Make : NIKON CORPORATION
Model : NIKON D90
Date Time Original : 2011-04-16 18:07:44
Focal Length : 105/1
Exposure Time : 1/13
F Number : 9.9
Iso Speed Ratings : 100
Metering Mode : 3
Focal Length In35mm Film : 157
Orientation : 1
X Resolution : 72.0000000
Y Resolution : 72.0000000
Copyright : Creative Commons Attribution-ShareAlike 3.0: http://creativecommons.org/licenses/by-sa/3.0/
Software : Aperture 3.2.2
Published: Saturday 30th of April 2011 08:26:50 AM
Beautiful work, Wolfgang!
texture, tones, composition - great image! Congrats.
perfect work great BW best regards gerolamo
Vijay, Gerolamo, Bob, Pierre,
big thanks for your encouraging comments.
@Pierre: here's also the colour version (same file, just B/W-conversion and toning removed) - I preferred to post the B/W version as I wanted to emphasize textures and shapes and decaying parts attract less attention in B/W (and I have other photos of tulips where colour plays a more dominant role).
Larger view is a surprise with so many details well seen,excellent grey tones,compliments.
sexy 6 Great macro shot with sharp details and EXCELLENT tones - Bravo
Vijay Kishan _
The B/W conversion is spot on! You have managed to capture the delicate details that would go amiss in colour. Composition is commendable and so is the lighting. Perfect in my view.
Simply - WONDERFUL!
Great texture Wolfgang! I'm curious how did it look in color!
exquisite.. amazing tones, detail and texture... congrats..
Thank you Wolfgang!
I supposed it was red and wondered how come so many details on a difficult red color subject! The red shows least details and sharpness, especially if taken with digital camera! I saw your other tulips and a poppy, they also have details, but this one, as I can see on the relatively small sample you uploaded shows most. Maybe because there are other colors, it is not so purely red as tulips and especially poppies can be...yet, on the pure red parts it shows great deal of details! Must be the camera, sensor...
The black and white version is lovely, letting the viewer come to terms with the tones without being bowled over by the color. It has a pleading, imploring quality to it, as if begging to be looked at.
Lester, Tarek, Radu, Kombizz, Ruud, Jeff, Fred,
your comments are highly appreciated - big thanks!
@Fred: special thanks for your thoughts about options in colour - you made me starting to seriously think about it :-)
Looks like it would make a wonderful print. Seen large, the details sort of transcend being details and actually become the subject as much as "flower." I get involved in the swirls almost like waves on a beach. The design and flow capture my imagination.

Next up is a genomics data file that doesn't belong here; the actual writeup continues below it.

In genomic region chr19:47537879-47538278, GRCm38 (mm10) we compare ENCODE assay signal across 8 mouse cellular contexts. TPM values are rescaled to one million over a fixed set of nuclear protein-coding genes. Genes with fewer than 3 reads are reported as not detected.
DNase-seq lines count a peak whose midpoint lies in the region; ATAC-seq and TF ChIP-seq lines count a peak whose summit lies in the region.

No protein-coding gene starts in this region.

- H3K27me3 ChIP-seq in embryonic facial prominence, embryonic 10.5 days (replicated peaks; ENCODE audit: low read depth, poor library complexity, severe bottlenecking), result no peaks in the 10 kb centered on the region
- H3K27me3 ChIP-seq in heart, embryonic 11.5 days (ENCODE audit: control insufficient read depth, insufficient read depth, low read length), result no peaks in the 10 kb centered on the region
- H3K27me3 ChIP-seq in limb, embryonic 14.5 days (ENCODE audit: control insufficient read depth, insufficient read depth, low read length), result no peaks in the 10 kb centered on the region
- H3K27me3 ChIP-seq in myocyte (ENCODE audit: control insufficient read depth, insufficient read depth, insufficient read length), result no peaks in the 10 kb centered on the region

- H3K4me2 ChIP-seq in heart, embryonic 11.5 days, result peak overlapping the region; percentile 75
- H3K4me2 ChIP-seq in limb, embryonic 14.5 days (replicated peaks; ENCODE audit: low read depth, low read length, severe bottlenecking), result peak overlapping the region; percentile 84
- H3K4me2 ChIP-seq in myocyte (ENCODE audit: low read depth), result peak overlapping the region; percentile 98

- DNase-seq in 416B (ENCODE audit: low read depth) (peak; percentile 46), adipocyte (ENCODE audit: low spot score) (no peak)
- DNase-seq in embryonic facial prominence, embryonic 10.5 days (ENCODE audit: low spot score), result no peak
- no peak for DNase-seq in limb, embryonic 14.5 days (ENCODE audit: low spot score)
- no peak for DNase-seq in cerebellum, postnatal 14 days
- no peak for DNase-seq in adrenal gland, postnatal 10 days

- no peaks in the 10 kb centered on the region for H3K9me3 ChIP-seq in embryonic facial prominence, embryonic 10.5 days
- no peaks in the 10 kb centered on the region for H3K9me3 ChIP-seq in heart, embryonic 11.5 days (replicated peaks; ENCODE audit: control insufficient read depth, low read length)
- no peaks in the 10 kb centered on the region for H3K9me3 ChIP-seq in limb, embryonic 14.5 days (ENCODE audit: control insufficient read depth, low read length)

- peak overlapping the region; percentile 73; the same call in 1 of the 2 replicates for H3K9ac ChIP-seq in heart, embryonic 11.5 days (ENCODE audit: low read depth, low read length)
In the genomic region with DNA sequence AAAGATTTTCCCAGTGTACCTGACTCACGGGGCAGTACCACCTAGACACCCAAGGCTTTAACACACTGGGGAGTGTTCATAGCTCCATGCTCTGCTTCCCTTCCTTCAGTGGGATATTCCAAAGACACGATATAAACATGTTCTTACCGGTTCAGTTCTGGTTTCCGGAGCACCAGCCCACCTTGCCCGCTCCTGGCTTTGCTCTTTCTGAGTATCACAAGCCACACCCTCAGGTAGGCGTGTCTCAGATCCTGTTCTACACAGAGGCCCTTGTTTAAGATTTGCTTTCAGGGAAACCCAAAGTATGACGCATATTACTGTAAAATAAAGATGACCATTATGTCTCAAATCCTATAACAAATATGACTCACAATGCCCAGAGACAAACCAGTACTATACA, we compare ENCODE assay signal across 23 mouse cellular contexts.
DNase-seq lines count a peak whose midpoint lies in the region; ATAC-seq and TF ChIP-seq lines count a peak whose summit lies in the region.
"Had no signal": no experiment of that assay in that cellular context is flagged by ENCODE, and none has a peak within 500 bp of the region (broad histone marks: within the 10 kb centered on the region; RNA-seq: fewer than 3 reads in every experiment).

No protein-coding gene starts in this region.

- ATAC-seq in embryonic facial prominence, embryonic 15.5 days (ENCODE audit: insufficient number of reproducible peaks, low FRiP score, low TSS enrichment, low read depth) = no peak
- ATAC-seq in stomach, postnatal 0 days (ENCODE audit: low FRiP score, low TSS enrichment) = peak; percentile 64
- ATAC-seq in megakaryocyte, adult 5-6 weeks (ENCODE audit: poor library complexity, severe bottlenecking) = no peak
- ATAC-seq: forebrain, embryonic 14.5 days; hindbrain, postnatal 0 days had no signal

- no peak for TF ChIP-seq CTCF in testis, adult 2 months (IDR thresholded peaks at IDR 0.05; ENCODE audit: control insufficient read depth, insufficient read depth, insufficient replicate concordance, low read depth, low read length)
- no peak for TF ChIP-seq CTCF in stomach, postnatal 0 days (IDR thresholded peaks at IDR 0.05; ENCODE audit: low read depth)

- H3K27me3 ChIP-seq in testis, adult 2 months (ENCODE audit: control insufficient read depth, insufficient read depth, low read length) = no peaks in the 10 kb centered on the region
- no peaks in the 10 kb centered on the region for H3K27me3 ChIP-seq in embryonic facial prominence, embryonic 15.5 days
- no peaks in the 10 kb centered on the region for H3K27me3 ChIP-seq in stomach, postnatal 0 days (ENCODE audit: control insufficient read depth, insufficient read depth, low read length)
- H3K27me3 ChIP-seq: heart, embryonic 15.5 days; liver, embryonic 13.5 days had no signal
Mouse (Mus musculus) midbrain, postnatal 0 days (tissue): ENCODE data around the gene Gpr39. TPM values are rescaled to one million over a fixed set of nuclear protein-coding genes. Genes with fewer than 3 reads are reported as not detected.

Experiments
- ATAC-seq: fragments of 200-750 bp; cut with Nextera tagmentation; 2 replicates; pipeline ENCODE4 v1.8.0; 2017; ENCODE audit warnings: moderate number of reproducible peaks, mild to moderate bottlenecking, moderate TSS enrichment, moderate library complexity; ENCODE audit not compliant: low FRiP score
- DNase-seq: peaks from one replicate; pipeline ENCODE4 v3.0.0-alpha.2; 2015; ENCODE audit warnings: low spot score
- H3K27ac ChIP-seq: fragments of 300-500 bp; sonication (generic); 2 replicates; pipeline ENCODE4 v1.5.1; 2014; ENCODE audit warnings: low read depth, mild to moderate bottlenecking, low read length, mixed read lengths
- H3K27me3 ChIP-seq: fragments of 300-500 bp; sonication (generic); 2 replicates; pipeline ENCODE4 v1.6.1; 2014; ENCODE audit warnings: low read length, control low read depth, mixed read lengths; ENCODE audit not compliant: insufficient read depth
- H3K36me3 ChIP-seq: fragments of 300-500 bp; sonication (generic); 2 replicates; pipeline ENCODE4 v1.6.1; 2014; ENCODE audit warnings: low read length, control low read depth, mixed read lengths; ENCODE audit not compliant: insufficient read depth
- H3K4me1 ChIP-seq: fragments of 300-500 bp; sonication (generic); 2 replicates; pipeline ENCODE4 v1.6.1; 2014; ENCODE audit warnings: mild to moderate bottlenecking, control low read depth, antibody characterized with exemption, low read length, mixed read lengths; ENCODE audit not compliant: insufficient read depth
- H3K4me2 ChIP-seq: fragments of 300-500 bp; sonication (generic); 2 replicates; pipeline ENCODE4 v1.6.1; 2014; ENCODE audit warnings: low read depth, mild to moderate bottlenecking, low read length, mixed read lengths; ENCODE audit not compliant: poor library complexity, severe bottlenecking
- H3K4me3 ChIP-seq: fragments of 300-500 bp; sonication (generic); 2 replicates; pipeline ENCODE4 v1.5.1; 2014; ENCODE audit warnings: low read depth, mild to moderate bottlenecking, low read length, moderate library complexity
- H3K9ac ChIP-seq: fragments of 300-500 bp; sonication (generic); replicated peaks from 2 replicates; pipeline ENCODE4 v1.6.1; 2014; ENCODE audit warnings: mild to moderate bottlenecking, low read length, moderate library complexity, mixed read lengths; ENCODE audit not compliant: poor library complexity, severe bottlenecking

(I don't think black and white is inherently any "better" for this subject. The problem would be if one expected the same thing from a color version as from a black and white version. I could see a color version worked up where the boldness and depth and nuances of the color became the significant aspect of the photo and could work extremely well, though differently from what you've got here. Or, the color might even be muted, perhaps even beyond pastel, to echo the demise of the flower we're witnessing. I'm certainly not suggesting these would be better than your version or that you should even have considered working this in color . . . just saying there are many possibilities with color and that color and black and white are not usually trying to accomplish the same things.)
Like it in BW. BR JV
An amazing composition. It seems we often automatically believe that it is the color of flowers that is reason to photograph them. You have clearly shown that color may detract us from seeing the incredible lines and details of nature's miracles. Beautiful work. ~~~~~~~L
Jörg, Linda, Luis,
many thanks for your comments!
@Linda: I couldn't have put my own thoughts about this photo into better words :-)
Gorgeous capture , Wolfgang -- I'm sorry for only finding this photo now... No fruit or vegetables, but detecting shades of E. Weston here.... I just love the fine textures & sensuous curves of the tulip, which are further enhanced by the delicate lighting against the black BG. Perfectly placed in the frame as well. Yes, this would make a lovely big print...! best, Marjolein
Elegant is the word that comes to mind. Your entire Flora series is handled subtly, the duotoning bringing out the fine nuances in texture and lines. There is nothing wrong with color, but I think it would lack the elegance of the duotone and not bring as much attention to the structure of the flower itself. Odd...almost as if the b&w/dutone brings out more of the real flower than when its seen in its natural color.
big thanks for your comment - to me it proves that my idea to convey some of my astonishment about the details and quality of the tulip's texture worked out successfully.
In Spring I can't resist... ...returning to flowers as subject. This blossom was just beginning to wither. My idea was to capture this moment of bittersweet beauty by a pleasant composition and emphasizing delicate details. Enjoy.